We may not give much thought to our leg veins or the risk factors of varicose veins on a daily basis. However, they serve a vital function within the body, which is returning blood from the lower extremities to the heart.
When this process of the circulatory system is disrupted by weakened vein walls or damaged valves, blood can flow backwards, pool in the legs and lower extremities, and produce varicose veins.
So, who is most likely to get varicose veins and why?
Keep reading to learn all about the causes and risk factors of varicose veins in Maryland.
Vein walls loose elasticity over time and valves may weaken as we get older. Both of the issues can allow the backflow of deoxygenated and result in enlarged veins that are blue in color.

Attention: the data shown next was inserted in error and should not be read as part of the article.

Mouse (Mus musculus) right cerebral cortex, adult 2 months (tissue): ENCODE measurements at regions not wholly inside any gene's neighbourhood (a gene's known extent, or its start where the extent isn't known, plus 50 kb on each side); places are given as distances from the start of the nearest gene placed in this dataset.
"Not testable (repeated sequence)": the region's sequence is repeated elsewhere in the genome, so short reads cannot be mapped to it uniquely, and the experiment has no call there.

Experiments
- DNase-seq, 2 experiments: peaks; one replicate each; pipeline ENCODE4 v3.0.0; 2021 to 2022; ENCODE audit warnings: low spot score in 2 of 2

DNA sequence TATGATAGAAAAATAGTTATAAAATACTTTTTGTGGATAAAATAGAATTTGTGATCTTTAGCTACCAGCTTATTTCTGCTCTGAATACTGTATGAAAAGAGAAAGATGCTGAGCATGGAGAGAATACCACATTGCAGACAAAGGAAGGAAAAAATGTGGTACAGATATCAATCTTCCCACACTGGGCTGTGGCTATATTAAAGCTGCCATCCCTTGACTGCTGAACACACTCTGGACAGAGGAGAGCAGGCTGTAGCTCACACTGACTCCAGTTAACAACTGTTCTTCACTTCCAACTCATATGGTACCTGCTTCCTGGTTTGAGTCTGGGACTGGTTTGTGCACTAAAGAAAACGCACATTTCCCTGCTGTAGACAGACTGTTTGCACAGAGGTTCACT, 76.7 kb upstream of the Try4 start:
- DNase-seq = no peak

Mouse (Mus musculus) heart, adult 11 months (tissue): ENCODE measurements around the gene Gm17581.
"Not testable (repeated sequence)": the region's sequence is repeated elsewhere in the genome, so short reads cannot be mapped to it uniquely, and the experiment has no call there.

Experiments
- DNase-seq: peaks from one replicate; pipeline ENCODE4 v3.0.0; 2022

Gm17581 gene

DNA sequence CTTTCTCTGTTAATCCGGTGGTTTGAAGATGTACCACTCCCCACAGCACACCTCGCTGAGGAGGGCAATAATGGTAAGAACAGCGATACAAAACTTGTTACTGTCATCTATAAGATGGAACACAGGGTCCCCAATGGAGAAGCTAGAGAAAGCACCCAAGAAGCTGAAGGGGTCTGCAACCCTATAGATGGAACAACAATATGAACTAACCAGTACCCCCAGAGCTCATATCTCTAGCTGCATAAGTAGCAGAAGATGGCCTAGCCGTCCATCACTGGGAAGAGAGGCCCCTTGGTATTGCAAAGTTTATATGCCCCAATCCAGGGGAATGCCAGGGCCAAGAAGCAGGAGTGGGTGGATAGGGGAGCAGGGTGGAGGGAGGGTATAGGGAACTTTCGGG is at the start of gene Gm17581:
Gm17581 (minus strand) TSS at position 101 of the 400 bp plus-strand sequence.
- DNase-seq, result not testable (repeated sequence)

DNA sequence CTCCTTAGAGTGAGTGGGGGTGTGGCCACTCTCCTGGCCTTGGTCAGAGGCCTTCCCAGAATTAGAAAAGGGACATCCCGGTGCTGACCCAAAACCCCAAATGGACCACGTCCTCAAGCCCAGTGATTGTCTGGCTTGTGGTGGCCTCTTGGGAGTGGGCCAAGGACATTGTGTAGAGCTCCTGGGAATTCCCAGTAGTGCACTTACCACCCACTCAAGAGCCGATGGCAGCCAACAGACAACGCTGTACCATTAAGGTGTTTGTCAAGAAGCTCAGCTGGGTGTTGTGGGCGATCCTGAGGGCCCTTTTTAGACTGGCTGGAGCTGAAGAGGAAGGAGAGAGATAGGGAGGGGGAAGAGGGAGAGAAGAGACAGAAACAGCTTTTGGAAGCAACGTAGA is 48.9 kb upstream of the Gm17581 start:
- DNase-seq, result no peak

During pregnancy, the body works to support a growing fetus by increasing total blood volume. At the same time, there is a decreased flow from the legs to the pelvis, which can produce varicose veins.
Wear and tear on vein valves is a natural part of the aging process that can predispose individuals to varicose veins.
In fact, a person’s chances for experiencing varicose veins increases with age.
While varicose and spider veins can occur in both male and female patients, women are at greater risk due to hormonal changes during pregnancy and menopause.
What’s more, women taking hormone replacement therapy or oral contraceptives may be more likely to suffer from varicose veins.
Excess weight exerts more pressure on veins, impacting circulation and increasing a person’s risk for vein enlargement.
Prolonged Periods of Standing and Sitting
Individuals in professions that require long periods of sitting or standing are also more likely to experience varicose veins. Under these circumstances, blood tends to gravitate back towards the legs and lower extremities.
Without periodic activation of calf muscles, blood can pool in leg veins and cause them to become dilated.